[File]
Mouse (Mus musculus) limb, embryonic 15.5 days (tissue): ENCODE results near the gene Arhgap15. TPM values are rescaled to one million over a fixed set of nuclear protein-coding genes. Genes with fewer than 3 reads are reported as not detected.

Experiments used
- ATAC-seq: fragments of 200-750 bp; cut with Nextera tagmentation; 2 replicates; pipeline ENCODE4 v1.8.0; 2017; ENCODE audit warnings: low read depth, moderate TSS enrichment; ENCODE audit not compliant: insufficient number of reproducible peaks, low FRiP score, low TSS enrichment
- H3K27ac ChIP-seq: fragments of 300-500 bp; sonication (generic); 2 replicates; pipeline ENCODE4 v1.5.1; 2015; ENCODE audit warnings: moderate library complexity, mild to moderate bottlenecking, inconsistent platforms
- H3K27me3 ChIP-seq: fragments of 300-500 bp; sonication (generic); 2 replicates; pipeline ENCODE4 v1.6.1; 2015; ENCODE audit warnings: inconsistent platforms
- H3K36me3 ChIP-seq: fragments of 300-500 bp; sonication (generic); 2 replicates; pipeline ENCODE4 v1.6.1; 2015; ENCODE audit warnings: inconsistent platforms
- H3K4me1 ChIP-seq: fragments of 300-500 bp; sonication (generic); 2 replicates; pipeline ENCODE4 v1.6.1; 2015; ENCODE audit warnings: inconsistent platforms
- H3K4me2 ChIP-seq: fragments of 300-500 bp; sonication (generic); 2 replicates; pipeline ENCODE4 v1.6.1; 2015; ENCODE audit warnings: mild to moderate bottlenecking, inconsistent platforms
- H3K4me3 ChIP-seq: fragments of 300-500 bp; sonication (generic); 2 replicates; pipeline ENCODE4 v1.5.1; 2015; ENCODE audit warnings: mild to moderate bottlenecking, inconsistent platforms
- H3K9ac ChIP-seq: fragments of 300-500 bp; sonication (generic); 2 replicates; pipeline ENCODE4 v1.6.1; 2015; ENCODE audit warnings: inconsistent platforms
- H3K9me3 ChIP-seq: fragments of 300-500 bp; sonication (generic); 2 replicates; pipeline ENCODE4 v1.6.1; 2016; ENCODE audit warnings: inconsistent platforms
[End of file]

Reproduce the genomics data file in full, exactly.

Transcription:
Mouse (Mus musculus) limb, embryonic 15.5 days (tissue): ENCODE results near the gene Arhgap15. TPM values are rescaled to one million over a fixed set of nuclear protein-coding genes. Genes with fewer than 3 reads are reported as not detected.

Experiments used
- ATAC-seq: fragments of 200-750 bp; cut with Nextera tagmentation; 2 replicates; pipeline ENCODE4 v1.8.0; 2017; ENCODE audit warnings: low read depth, moderate TSS enrichment; ENCODE audit not compliant: insufficient number of reproducible peaks, low FRiP score, low TSS enrichment
- H3K27ac ChIP-seq: fragments of 300-500 bp; sonication (generic); 2 replicates; pipeline ENCODE4 v1.5.1; 2015; ENCODE audit warnings: moderate library complexity, mild to moderate bottlenecking, inconsistent platforms
- H3K27me3 ChIP-seq: fragments of 300-500 bp; sonication (generic); 2 replicates; pipeline ENCODE4 v1.6.1; 2015; ENCODE audit warnings: inconsistent platforms
- H3K36me3 ChIP-seq: fragments of 300-500 bp; sonication (generic); 2 replicates; pipeline ENCODE4 v1.6.1; 2015; ENCODE audit warnings: inconsistent platforms
- H3K4me1 ChIP-seq: fragments of 300-500 bp; sonication (generic); 2 replicates; pipeline ENCODE4 v1.6.1; 2015; ENCODE audit warnings: inconsistent platforms
- H3K4me2 ChIP-seq: fragments of 300-500 bp; sonication (generic); 2 replicates; pipeline ENCODE4 v1.6.1; 2015; ENCODE audit warnings: mild to moderate bottlenecking, inconsistent platforms
- H3K4me3 ChIP-seq: fragments of 300-500 bp; sonication (generic); 2 replicates; pipeline ENCODE4 v1.5.1; 2015; ENCODE audit warnings: mild to moderate bottlenecking, inconsistent platforms
- H3K9ac ChIP-seq: fragments of 300-500 bp; sonication (generic); 2 replicates; pipeline ENCODE4 v1.6.1; 2015; ENCODE audit warnings: inconsistent platforms
- H3K9me3 ChIP-seq: fragments of 300-500 bp; sonication (generic); 2 replicates; pipeline ENCODE4 v1.6.1; 2016; ENCODE audit warnings: inconsistent platforms